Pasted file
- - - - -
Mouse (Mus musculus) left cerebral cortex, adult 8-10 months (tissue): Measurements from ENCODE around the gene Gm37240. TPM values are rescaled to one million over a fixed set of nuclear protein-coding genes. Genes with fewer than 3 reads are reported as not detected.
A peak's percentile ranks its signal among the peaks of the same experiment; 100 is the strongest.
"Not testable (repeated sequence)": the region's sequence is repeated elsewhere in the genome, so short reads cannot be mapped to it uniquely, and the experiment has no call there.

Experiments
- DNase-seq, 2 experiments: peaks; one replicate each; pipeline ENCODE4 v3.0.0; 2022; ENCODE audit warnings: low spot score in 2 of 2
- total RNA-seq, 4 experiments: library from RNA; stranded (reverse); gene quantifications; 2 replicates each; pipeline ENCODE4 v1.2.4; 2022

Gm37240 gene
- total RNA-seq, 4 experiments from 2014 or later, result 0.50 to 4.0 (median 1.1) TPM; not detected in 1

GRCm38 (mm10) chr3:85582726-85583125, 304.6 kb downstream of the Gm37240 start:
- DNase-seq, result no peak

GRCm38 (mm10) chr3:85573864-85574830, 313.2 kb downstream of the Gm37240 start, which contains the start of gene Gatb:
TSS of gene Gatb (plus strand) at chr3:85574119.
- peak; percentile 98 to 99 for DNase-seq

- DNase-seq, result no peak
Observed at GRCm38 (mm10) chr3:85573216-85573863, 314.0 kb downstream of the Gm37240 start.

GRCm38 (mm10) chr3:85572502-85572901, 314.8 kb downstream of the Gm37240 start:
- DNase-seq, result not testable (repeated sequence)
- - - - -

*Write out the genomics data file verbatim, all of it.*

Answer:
Mouse (Mus musculus) left cerebral cortex, adult 8-10 months (tissue): Measurements from ENCODE around the gene Gm37240. TPM values are rescaled to one million over a fixed set of nuclear protein-coding genes. Genes with fewer than 3 reads are reported as not detected.
A peak's percentile ranks its signal among the peaks of the same experiment; 100 is the strongest.
"Not testable (repeated sequence)": the region's sequence is repeated elsewhere in the genome, so short reads cannot be mapped to it uniquely, and the experiment has no call there.

Experiments
- DNase-seq, 2 experiments: peaks; one replicate each; pipeline ENCODE4 v3.0.0; 2022; ENCODE audit warnings: low spot score in 2 of 2
- total RNA-seq, 4 experiments: library from RNA; stranded (reverse); gene quantifications; 2 replicates each; pipeline ENCODE4 v1.2.4; 2022

Gm37240 gene
- total RNA-seq, 4 experiments from 2014 or later, result 0.50 to 4.0 (median 1.1) TPM; not detected in 1

GRCm38 (mm10) chr3:85582726-85583125, 304.6 kb downstream of the Gm37240 start:
- DNase-seq, result no peak

GRCm38 (mm10) chr3:85573864-85574830, 313.2 kb downstream of the Gm37240 start, which contains the start of gene Gatb:
TSS of gene Gatb (plus strand) at chr3:85574119.
- peak; percentile 98 to 99 for DNase-seq

- DNase-seq, result no peak
Observed at GRCm38 (mm10) chr3:85573216-85573863, 314.0 kb downstream of the Gm37240 start.

GRCm38 (mm10) chr3:85572502-85572901, 314.8 kb downstream of the Gm37240 start:
- DNase-seq, result not testable (repeated sequence)